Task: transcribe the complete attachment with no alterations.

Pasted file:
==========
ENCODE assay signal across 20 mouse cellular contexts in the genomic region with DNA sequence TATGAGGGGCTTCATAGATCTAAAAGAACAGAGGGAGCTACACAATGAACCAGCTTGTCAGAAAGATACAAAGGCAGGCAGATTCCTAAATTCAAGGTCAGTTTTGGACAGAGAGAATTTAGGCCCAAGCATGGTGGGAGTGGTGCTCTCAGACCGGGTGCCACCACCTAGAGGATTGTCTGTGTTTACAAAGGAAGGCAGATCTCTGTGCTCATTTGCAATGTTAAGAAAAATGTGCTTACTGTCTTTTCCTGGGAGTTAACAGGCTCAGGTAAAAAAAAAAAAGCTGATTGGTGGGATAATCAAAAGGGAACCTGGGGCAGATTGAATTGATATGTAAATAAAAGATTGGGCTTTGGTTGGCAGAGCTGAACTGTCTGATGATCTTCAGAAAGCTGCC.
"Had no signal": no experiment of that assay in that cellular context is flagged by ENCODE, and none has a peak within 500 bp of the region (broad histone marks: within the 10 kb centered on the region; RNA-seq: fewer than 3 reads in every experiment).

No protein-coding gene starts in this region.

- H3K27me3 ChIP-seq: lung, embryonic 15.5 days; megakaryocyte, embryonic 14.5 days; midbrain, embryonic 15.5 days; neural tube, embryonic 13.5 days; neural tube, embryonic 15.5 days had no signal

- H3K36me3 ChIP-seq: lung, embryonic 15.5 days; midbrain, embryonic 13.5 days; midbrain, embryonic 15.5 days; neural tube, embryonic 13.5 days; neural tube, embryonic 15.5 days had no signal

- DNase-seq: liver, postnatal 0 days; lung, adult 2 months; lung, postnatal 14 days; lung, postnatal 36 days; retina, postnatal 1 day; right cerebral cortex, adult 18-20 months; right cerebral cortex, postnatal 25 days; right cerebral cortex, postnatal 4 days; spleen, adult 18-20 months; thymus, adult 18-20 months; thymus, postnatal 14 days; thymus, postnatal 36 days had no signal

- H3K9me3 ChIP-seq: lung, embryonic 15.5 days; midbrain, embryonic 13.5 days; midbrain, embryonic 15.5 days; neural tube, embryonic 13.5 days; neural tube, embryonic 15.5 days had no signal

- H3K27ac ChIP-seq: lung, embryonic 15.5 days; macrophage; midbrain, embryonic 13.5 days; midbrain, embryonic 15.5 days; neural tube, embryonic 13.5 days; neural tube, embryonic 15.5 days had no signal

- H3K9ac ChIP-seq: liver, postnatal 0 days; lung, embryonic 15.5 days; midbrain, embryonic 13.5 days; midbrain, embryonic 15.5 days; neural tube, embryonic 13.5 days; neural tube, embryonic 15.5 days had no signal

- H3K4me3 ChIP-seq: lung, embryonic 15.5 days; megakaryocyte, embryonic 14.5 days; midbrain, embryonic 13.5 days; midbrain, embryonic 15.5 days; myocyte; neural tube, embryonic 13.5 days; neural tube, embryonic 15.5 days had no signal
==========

ENCODE assay signal across 20 mouse cellular contexts in the genomic region with DNA sequence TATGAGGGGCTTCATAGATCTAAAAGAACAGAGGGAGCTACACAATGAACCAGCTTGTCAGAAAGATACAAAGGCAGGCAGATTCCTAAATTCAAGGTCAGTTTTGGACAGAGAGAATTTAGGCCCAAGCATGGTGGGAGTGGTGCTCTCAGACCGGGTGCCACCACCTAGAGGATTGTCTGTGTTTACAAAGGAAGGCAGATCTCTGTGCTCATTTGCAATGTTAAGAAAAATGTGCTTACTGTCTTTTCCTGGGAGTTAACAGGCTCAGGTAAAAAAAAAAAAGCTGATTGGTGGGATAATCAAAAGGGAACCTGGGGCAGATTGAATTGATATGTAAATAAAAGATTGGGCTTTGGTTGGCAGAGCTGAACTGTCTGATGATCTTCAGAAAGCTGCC.
"Had no signal": no experiment of that assay in that cellular context is flagged by ENCODE, and none has a peak within 500 bp of the region (broad histone marks: within the 10 kb centered on the region; RNA-seq: fewer than 3 reads in every experiment).

No protein-coding gene starts in this region.

- H3K27me3 ChIP-seq: lung, embryonic 15.5 days; megakaryocyte, embryonic 14.5 days; midbrain, embryonic 15.5 days; neural tube, embryonic 13.5 days; neural tube, embryonic 15.5 days had no signal

- H3K36me3 ChIP-seq: lung, embryonic 15.5 days; midbrain, embryonic 13.5 days; midbrain, embryonic 15.5 days; neural tube, embryonic 13.5 days; neural tube, embryonic 15.5 days had no signal

- DNase-seq: liver, postnatal 0 days; lung, adult 2 months; lung, postnatal 14 days; lung, postnatal 36 days; retina, postnatal 1 day; right cerebral cortex, adult 18-20 months; right cerebral cortex, postnatal 25 days; right cerebral cortex, postnatal 4 days; spleen, adult 18-20 months; thymus, adult 18-20 months; thymus, postnatal 14 days; thymus, postnatal 36 days had no signal

- H3K9me3 ChIP-seq: lung, embryonic 15.5 days; midbrain, embryonic 13.5 days; midbrain, embryonic 15.5 days; neural tube, embryonic 13.5 days; neural tube, embryonic 15.5 days had no signal

- H3K27ac ChIP-seq: lung, embryonic 15.5 days; macrophage; midbrain, embryonic 13.5 days; midbrain, embryonic 15.5 days; neural tube, embryonic 13.5 days; neural tube, embryonic 15.5 days had no signal

- H3K9ac ChIP-seq: liver, postnatal 0 days; lung, embryonic 15.5 days; midbrain, embryonic 13.5 days; midbrain, embryonic 15.5 days; neural tube, embryonic 13.5 days; neural tube, embryonic 15.5 days had no signal

- H3K4me3 ChIP-seq: lung, embryonic 15.5 days; megakaryocyte, embryonic 14.5 days; midbrain, embryonic 13.5 days; midbrain, embryonic 15.5 days; myocyte; neural tube, embryonic 13.5 days; neural tube, embryonic 15.5 days had no signal